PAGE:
Rappi bets on dark stores for delivery in 10 minutes

The new business model works with warehouses optimized for picking and packing express and selected inventory

Rappi App
Ler em português
  • Currently, there are 26 dark stores spread across strategic neighborhoods in São Paulo, Rio de Janeiro and other capitals;
  • Rappi plans to reach 100 dark stores by the end of 2021;
  • The average weekly order is 4,000;
  • Rappi bet on the dark stores after the purchase of the startup Avocado, which developed a technology that allows knowing where the products are in the shed and when they ended – this is what essentially depends on the efficiency in preparing the customer’s basket.

In order to do deliveries faster and meet the growing demand for grocery items, Rappi bets on dark stores: warehouses optimized for picking and packing express of selected products. The promised result? Deliveries in 10 minutes.

The dark stores are similar to the dark kitchens launched by Rappi last year and which already have 100 units across the country: they are physical structures designed to optimize logistics – be it the production of a meal or a delivery. While dark kitchens are closed kitchens focused on delivery, dark stores are like closed stores that only deliver.

READ ALSO: Rappi, Loggi, and B2W Digital: What changed in e-commerce logistics in Brazil after COVID-19

The warehouses of up to 200 square meters are organized according to the output of the products so that it is possible to prepare the order in up to three minutes while the courier waits for pick-up and delivery. Also, they only serve customers located within a 2-kilometer radius, so that delivery in such a short time is possible.

“We developed a picking and packing solution and integrated it into the Rappi app. When an order arrives, the picker sees the position of each item within the store, picks up the bag and starts picking. Then, he scans the products for inventory control and the order goes to the courier to deliver. This lasts up to 3 minutes and delivery, 7 minutes ”, explains Mariam Topeshashvili, co-founder of startup Avocado, which launched dark stores in 2018 and was later acquired by the Colombian giant, and today director of dark stores for Rappi.

Mariam Topeshashvili dark stores Rappi
Mariam Topeshashvili, co-founder of startup Avocado and today director of dark stores for Rappi. Photo: Rappi/Courtesy

For now, there are 26 dark stores spread across strategic neighborhoods in São Paulo, Rio de Janeiro, Curitiba, Recife, Fortaleza and Campinas. The debut cities of the new service were chosen based on the combined analysis of the volume of demand from Rappi users and the distance radius compatible for delivery to take place within the promised time.

Rappi plans 100 dark stores by the end of the year

Considering the good adherence to the “turbo mode”, as the delivery in 10 minutes of the dark stores is called, Rappi plans to reach 60 dark stores in the first semester at 100 by the end of the year.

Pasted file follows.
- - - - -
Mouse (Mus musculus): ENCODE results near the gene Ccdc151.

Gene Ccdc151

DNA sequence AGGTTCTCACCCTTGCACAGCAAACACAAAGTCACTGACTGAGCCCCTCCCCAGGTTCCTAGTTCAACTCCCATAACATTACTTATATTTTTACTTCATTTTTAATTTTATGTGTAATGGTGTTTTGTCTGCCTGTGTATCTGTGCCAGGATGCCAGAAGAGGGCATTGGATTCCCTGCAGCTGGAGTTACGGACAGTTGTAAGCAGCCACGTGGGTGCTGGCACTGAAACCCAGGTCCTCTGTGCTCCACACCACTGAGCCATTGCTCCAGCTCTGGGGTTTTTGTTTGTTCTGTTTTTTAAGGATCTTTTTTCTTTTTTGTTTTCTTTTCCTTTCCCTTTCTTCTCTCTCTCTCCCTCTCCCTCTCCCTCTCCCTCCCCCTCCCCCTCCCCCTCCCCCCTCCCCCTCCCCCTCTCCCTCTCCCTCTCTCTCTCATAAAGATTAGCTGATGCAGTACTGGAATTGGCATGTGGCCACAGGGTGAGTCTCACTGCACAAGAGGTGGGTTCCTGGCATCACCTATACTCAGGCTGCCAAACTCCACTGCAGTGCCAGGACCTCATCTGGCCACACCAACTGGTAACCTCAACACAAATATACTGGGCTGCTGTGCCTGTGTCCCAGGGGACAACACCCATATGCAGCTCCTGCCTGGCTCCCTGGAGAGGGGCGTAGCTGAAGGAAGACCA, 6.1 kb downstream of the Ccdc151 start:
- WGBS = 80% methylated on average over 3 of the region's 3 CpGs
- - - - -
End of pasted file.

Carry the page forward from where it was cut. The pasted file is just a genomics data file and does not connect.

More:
The average order placed in the dark stores per week is 4,000 and the average amount spent by each consumer is BRL 67.00 – not bad for a service that currently reaches 16,000 users in São Paulo, the city with the largest number of dark stores.

READ ALSO: The rise of super-apps wannabes in Latin America: Rappi, Magalu and more

There is no minimum limit for the number of items or the order price, but if the customer adds more than 15 items in his basket, the app warns that the delivery may take a few minutes over 10. The freight charge is the same as charged in common purchases and, for subscribers of the premium service, it is free for orders over BRL 30.00.

Dark stores offer food, drinks, personal hygiene items and cleaning products. The next category to be possibly included will be Drugstore items.

Custom and high turnover inventory

Unlike the Rappi core business, which works as a delivery marketplace, that is, it offers on its platform an endless number of products and suppliers but does not own the products, the dark stores operate with a consignment inventory. At first, Rappi is dealing with retailers that operate exclusively with the platform.

READ ALSO: Sérgio Saraiva, from Rappi: we want to be “the” platform when people think of live shopping

To avoid losses, dark stores operate with a limited inventory – in variety and quantity – even so that the purchase can be organized and dispatched for delivery in just 3 minutes. The offer is selected and defined based on data from the Rappi app, from which the company can know which type of item has the most output per location.

According to Mariam, this kind of curation ensures that the inventory is renewed weekly, that is, the products do not stay on the shelf for a long time.

READ ALSO: Colombian startup unicorn Rappi: why the company wants to be the first Latin American super app

“The great challenge for dark stores is the inventory of each warehouse. Customization is essential. We analyze which products sell the most in each region based on Rappi‘s app data and curate them. We have few units of each product, on average the inventory of dark stores is 1.200 SKU [Stock Keeping Unit].”

The business idea came from Avocado – literally

Rappi decided to bet on the dark stores by buying the startup Avocado, co-founded by Mariam. The idea came from a triviality: she wanted to buy an avocado for guacamole and received unripe fruits.

READ ALSO: Acquired by Magazine Luiza, Brazilian delivery app AiQFome triples sales volume in 2020

“Avocado came up intending to create an integrated inventory, with greater control over the products available and the output. We wanted to optimize the end-to-end supply process, from the moment the product arrives at the store until the moment it goes out to the end-user,” she explains.

In June 2020, Rappi bought Avocado and incorporated its operations.

Get the best insights about Latin America market in your inbox